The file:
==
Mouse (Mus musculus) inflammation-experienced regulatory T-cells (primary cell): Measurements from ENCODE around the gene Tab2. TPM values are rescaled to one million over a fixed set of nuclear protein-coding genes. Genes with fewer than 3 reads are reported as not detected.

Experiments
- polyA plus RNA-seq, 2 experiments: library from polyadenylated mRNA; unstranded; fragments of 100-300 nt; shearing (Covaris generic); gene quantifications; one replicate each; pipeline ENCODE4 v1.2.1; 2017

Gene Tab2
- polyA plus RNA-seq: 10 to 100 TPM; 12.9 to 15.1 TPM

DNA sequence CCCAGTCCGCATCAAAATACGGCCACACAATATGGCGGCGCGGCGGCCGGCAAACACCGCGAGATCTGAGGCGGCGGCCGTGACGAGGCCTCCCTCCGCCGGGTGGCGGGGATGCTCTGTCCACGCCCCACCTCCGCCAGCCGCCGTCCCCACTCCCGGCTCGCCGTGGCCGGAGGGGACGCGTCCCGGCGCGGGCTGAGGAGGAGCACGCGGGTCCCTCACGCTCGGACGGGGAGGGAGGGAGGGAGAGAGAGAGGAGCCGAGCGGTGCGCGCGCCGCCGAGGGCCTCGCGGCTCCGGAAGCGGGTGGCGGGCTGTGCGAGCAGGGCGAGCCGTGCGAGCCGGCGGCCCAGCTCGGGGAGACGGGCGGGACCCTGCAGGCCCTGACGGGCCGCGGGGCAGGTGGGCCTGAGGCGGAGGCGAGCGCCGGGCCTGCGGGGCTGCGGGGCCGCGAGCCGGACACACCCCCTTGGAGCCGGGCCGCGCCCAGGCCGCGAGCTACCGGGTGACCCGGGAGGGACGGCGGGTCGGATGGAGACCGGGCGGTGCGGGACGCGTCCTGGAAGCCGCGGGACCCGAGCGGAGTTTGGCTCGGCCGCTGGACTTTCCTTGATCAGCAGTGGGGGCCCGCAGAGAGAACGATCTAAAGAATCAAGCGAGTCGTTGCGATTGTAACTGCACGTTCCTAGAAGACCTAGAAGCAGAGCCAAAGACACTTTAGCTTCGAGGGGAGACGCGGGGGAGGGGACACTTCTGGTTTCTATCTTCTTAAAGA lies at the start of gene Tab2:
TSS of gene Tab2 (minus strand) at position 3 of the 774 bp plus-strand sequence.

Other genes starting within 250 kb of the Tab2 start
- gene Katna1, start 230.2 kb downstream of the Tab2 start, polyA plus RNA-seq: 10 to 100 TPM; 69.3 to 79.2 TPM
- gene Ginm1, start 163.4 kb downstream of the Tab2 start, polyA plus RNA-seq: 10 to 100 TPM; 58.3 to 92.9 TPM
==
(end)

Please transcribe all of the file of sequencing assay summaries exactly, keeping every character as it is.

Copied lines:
Mouse (Mus musculus) inflammation-experienced regulatory T-cells (primary cell): Measurements from ENCODE around the gene Tab2. TPM values are rescaled to one million over a fixed set of nuclear protein-coding genes. Genes with fewer than 3 reads are reported as not detected.

Experiments
- polyA plus RNA-seq, 2 experiments: library from polyadenylated mRNA; unstranded; fragments of 100-300 nt; shearing (Covaris generic); gene quantifications; one replicate each; pipeline ENCODE4 v1.2.1; 2017

Gene Tab2
- polyA plus RNA-seq: 10 to 100 TPM; 12.9 to 15.1 TPM

DNA sequence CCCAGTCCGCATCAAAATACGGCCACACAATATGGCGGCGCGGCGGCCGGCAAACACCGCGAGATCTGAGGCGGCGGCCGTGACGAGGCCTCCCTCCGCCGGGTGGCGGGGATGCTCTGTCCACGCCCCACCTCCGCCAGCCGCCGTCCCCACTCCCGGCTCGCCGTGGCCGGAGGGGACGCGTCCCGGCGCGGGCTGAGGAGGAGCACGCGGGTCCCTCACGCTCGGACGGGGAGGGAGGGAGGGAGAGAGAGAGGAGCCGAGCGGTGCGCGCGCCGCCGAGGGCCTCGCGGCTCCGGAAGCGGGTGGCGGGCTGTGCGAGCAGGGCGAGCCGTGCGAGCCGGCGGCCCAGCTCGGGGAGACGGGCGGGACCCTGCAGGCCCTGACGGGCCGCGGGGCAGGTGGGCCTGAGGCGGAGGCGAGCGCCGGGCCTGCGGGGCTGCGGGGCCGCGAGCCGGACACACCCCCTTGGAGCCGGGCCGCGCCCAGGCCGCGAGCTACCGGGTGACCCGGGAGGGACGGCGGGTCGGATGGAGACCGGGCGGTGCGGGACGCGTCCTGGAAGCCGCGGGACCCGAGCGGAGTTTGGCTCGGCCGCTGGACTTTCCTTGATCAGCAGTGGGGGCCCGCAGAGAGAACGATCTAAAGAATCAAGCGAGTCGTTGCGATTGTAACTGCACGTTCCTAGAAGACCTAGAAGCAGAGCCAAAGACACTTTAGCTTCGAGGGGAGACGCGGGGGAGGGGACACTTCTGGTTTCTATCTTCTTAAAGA lies at the start of gene Tab2:
TSS of gene Tab2 (minus strand) at position 3 of the 774 bp plus-strand sequence.

Other genes starting within 250 kb of the Tab2 start
- gene Katna1, start 230.2 kb downstream of the Tab2 start, polyA plus RNA-seq: 10 to 100 TPM; 69.3 to 79.2 TPM
- gene Ginm1, start 163.4 kb downstream of the Tab2 start, polyA plus RNA-seq: 10 to 100 TPM; 58.3 to 92.9 TPM